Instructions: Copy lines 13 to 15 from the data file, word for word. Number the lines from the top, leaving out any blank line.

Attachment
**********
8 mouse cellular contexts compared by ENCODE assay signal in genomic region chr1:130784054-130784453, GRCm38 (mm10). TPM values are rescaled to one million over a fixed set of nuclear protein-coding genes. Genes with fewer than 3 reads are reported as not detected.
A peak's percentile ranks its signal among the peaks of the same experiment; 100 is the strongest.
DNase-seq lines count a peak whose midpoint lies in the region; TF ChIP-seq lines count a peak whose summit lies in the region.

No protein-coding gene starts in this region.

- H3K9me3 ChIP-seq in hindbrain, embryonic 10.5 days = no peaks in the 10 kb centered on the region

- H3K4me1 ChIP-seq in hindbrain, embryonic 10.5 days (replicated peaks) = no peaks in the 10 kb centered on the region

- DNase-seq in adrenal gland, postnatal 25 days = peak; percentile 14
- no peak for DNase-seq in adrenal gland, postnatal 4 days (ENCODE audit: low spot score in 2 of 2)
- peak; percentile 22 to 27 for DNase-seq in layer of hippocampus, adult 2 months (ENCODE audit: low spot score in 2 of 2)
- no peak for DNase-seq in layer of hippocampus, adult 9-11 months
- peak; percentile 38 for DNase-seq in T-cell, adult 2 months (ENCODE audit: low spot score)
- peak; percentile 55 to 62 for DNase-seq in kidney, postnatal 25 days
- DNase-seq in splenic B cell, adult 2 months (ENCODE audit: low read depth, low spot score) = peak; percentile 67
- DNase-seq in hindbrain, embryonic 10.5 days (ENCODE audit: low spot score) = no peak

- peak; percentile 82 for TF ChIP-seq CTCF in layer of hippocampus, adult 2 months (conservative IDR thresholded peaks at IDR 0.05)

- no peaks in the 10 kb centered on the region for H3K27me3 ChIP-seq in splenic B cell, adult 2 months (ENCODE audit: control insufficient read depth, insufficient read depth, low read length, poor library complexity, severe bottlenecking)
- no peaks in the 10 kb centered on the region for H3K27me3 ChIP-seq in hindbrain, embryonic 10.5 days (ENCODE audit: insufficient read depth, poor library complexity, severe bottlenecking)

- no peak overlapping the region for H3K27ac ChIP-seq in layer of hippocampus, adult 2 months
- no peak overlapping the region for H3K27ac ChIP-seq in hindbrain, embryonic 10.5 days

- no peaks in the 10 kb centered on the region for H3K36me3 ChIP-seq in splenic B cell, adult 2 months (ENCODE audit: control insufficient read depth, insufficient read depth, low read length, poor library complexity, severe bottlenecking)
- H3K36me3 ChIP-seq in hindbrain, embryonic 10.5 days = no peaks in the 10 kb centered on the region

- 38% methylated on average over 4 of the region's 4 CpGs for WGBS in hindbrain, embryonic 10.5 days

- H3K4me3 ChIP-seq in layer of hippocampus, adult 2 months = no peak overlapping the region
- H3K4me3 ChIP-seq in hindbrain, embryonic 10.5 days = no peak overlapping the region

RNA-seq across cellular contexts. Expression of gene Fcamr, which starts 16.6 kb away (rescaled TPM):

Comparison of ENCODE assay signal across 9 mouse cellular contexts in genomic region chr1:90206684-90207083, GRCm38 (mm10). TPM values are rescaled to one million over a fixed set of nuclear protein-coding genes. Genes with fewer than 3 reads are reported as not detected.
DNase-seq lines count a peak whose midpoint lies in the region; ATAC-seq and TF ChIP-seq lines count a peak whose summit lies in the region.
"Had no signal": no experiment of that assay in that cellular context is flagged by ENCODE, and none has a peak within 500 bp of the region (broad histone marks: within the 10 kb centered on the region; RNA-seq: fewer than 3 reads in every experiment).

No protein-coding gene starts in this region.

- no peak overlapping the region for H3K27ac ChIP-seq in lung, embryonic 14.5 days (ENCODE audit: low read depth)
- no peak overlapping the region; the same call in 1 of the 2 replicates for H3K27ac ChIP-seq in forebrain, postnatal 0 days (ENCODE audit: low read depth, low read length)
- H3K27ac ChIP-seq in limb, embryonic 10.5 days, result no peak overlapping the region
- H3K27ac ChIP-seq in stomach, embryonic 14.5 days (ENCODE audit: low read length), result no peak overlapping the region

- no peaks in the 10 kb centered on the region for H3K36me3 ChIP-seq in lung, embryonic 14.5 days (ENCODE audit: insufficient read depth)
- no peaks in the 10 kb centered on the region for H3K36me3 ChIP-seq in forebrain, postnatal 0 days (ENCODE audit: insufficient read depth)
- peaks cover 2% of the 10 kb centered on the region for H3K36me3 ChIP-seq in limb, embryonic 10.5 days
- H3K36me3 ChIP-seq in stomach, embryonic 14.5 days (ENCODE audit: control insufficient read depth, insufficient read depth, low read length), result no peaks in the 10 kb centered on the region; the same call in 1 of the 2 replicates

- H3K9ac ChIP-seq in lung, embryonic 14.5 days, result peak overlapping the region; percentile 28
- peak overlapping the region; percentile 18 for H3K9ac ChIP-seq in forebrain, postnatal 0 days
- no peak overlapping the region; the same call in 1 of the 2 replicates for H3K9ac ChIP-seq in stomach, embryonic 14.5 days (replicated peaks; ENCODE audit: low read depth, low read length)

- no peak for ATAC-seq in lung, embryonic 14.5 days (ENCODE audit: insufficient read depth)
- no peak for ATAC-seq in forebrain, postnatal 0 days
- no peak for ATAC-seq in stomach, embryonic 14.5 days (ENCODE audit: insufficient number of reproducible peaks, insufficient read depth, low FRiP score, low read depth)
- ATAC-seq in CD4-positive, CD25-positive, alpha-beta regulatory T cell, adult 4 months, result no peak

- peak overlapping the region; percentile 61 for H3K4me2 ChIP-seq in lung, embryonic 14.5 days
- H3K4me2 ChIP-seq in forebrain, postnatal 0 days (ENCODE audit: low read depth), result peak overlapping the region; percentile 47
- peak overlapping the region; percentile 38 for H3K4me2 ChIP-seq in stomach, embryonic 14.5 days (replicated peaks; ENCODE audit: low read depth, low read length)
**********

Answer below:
- DNase-seq in splenic B cell, adult 2 months (ENCODE audit: low read depth, low spot score) = peak; percentile 67
- DNase-seq in hindbrain, embryonic 10.5 days (ENCODE audit: low spot score) = no peak

- peak; percentile 82 for TF ChIP-seq CTCF in layer of hippocampus, adult 2 months (conservative IDR thresholded peaks at IDR 0.05)